Cybersecurity insurance coverage, pitfalls and issues — Part 1

In this latest installment of our Q&A video series focused on “What You Need to Know About Data Privacy and Cybersecurity,” McAfee & Taft attorney Anna Wolfe discusses why all businesses and organizations should consider cybersecurity insurance in addition to more general business insurance policies.


Q: Why should organizations, including small businesses and less-regulated industries, consider obtaining cybersecurity insurance?

Anna Wolfe: Cyberattacks are on the rise. Even though the attacks and breaches that make headlines involve the large companies — the Yahoos, the Experians, the Targets — we know that the statistics bear out that small midsize businesses in all industries are experiencing high levels of attacks. So just to give you some numbers, not to scare you, but to make you understand that the risk is real.

According to the Association of Corporate Counsel’s 2020 State of Cybersecurity Report, of the organizations surveyed, 40% reported that they had experienced a data breach in the preceding 12 months. At the time of reporting, said that they had over the entire lifetime of this risk had experienced an average of 24 data breaches. According to the Ponemon Institute’s 2019 Global State of Cybersecurity in Small and Medium-Sized Businesses, 66% of the organizations reported a data breach or cyber security attack in the preceding 12 months. Accenture found that 43% of cyberattacks are directed at small businesses.

Most troubling is that we know that small to medium-sized businesses cannot bear the ever increasing costs of responding to what has become the inevitable cyberattack or data breach. According to IT professionals and business decision makers that have been surveyed, in 2018, the cost of responding to a cyberattack was $120,000, but by 2019, that costs had risen to $200,000. Unfortunately, most cannot bear that cost. According to the National Cybersecurity Alliance, 60% of small businesses that experience or are the victim of a cyberattack will go out of business within six months.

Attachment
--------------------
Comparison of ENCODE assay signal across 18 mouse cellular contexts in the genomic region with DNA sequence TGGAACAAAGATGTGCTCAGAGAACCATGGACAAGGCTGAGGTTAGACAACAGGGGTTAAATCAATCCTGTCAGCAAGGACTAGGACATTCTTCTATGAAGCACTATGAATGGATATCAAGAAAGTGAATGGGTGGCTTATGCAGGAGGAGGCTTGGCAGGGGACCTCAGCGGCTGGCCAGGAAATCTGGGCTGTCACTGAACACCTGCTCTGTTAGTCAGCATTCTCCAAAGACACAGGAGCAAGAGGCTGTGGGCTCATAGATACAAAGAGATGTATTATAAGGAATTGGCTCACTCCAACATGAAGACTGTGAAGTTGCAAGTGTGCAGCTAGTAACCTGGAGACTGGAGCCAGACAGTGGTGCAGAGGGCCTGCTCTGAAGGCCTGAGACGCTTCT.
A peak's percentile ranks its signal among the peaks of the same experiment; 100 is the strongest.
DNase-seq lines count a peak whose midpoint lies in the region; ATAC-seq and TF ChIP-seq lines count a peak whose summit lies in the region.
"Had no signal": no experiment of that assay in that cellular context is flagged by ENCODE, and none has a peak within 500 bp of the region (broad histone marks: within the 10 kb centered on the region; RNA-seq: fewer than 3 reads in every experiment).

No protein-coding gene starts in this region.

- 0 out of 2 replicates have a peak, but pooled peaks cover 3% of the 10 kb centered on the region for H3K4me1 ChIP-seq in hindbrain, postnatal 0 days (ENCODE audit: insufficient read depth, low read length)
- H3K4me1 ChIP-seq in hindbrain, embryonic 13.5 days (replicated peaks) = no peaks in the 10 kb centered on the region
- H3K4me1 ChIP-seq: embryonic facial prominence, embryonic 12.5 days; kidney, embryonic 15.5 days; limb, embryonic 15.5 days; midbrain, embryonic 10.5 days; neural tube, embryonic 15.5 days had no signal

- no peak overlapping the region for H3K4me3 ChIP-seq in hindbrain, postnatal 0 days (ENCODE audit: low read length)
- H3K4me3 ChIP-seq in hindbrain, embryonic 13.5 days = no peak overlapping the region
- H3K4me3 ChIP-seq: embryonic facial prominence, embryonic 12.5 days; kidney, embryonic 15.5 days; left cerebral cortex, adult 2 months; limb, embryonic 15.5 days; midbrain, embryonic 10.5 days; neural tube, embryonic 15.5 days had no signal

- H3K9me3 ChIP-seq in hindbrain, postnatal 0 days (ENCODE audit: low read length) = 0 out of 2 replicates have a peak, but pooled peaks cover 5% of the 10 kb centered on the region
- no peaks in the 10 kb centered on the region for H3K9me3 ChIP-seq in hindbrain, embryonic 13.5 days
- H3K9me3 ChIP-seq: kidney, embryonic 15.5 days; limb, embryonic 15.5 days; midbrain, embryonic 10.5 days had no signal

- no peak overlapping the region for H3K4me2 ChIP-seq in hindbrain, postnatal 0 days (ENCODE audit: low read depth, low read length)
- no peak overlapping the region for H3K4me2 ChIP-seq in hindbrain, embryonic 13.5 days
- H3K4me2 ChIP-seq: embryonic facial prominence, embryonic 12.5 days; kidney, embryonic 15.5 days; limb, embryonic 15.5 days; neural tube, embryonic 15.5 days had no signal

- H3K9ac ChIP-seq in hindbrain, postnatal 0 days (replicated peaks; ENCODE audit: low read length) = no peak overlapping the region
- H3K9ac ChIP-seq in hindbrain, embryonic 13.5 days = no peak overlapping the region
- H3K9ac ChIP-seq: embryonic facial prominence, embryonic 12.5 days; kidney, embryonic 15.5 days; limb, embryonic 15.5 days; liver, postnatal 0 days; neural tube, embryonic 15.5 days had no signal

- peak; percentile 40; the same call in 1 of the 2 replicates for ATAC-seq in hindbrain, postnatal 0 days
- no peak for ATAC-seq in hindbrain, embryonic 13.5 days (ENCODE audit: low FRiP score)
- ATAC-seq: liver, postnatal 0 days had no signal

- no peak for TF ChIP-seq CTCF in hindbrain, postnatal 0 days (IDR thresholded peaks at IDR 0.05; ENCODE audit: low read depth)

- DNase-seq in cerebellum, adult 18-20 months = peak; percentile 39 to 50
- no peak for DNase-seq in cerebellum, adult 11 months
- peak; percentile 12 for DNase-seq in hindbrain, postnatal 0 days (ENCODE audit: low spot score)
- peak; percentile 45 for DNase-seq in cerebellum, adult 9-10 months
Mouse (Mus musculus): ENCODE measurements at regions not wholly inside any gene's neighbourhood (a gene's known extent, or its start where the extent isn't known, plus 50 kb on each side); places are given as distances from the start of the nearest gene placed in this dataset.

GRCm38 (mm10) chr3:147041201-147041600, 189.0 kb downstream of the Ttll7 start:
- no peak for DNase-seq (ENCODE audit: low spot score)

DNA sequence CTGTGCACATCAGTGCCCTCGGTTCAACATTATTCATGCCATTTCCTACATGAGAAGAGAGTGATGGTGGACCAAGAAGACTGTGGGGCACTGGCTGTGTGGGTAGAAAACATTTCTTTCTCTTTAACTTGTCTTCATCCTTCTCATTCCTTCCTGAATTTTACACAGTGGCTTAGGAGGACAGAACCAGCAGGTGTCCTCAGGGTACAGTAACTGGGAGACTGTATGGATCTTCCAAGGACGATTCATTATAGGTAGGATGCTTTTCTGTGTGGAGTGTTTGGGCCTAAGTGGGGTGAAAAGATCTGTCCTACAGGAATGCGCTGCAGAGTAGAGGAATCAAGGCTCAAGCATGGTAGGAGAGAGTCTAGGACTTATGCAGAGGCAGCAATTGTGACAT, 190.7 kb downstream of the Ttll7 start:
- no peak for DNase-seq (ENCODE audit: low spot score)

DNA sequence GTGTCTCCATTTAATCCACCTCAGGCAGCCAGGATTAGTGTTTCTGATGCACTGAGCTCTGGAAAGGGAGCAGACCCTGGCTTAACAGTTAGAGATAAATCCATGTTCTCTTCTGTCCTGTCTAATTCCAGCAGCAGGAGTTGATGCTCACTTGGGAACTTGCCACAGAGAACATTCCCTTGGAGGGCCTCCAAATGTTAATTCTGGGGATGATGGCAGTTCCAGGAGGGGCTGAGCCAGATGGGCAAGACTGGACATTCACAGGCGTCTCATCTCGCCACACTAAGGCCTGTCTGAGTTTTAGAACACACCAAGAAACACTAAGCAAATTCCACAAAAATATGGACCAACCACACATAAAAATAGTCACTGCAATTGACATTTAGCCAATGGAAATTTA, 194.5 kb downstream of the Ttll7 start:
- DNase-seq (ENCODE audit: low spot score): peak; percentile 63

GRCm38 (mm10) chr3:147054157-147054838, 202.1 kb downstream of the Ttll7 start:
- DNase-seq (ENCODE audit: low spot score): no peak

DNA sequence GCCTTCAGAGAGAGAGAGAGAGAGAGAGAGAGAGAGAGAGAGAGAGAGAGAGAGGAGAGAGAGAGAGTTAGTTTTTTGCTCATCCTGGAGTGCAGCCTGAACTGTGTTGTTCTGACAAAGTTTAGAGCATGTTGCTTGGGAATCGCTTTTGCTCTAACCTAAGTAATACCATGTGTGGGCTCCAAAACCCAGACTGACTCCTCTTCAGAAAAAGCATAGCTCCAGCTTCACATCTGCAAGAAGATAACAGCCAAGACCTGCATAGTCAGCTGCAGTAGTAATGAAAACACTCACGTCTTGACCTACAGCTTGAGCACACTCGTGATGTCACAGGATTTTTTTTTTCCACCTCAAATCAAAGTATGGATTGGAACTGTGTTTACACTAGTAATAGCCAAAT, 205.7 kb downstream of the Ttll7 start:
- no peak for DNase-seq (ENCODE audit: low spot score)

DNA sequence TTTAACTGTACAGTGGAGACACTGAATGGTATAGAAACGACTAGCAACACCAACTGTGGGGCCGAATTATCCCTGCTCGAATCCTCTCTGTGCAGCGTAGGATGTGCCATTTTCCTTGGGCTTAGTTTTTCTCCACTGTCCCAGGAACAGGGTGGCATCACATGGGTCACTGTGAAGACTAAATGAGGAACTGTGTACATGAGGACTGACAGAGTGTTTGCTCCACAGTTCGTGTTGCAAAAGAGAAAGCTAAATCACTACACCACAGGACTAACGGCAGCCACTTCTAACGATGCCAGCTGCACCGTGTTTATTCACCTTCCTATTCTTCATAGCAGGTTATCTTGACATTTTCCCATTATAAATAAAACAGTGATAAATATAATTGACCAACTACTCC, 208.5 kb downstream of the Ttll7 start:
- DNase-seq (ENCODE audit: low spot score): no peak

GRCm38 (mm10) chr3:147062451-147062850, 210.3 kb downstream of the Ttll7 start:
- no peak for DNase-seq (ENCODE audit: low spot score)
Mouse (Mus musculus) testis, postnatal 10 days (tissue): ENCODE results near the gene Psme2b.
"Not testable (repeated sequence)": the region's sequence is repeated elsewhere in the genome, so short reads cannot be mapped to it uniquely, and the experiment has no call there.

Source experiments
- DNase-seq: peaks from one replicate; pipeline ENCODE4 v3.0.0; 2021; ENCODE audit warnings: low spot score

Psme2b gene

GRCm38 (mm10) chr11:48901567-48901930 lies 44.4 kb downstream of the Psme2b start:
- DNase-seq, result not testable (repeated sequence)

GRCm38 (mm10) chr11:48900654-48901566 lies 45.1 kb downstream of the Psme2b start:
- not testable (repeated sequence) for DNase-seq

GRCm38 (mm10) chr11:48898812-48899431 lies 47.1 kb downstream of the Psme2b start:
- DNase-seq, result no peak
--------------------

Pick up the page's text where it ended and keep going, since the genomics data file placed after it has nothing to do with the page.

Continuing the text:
Bottom line is that you’re going to have to, at some point in time, respond to a data breach. Take steps to shift that risk using known risk management products, such as cybersecurity insurance, so that somebody else is fronting and paying for those costs that you’re going to have to incur to ensure that your business can continue.

Q: Are cybersecurity risks covered by other more general insurance policies and endorsements?

A: I think that most companies hold multiple of the traditional type of business policies — commercial general liability, directors and officers insurance, property, professional liability, commercial crime. But what we know from litigation, from the regulators, from the industry responding to the ever-increasing risk of cyber-related crimes is that those traditional business insurance policies were not written and designed to bear the cost of a cyber-related loss. And litigation has shown that the more typical language that you find in those policies is going to be used to find that coverage was not triggered or coverage was specifically excluded, be it through a definition, a condition, an exclusion for cyber-related losses.

Now, note that in every instance of coverage determinations, that the language of the specific policy at issue is going to govern. We also know that the insurance industry has taken steps to specifically add cyber-related exclusions. So as of 2014, for example, CGL policies, commercial general liability policies, now have a cyber-specific exclusion to ensure that those policies are not going to be used to shift the risk of a cyber-related loss to the CGL insurer.

So bottom line is that if you want to be sure that you are covered, if you experience a data breach, or if you think you might have been the victim of a data breach or cyberattack and you need to investigate that incident. Best practice, the reason that you have insurance is so that you are sure that you are not responsible for that loss is that you obtain the appropriate type of policy, and that is a cybersecurity insurance policy — a standalone product — or an endorsement that is added to one of your existing insurance products.

Captioning/transcript provided by Rev.

This Attorney Q&A has been provided for information of clients and friends of McAfee & Taft A Professional Corporation. It does not provide legal advice, and it is not intended to create a lawyer-client relationship. Readers should not act upon the information in this Q&A without seeking professional counsel.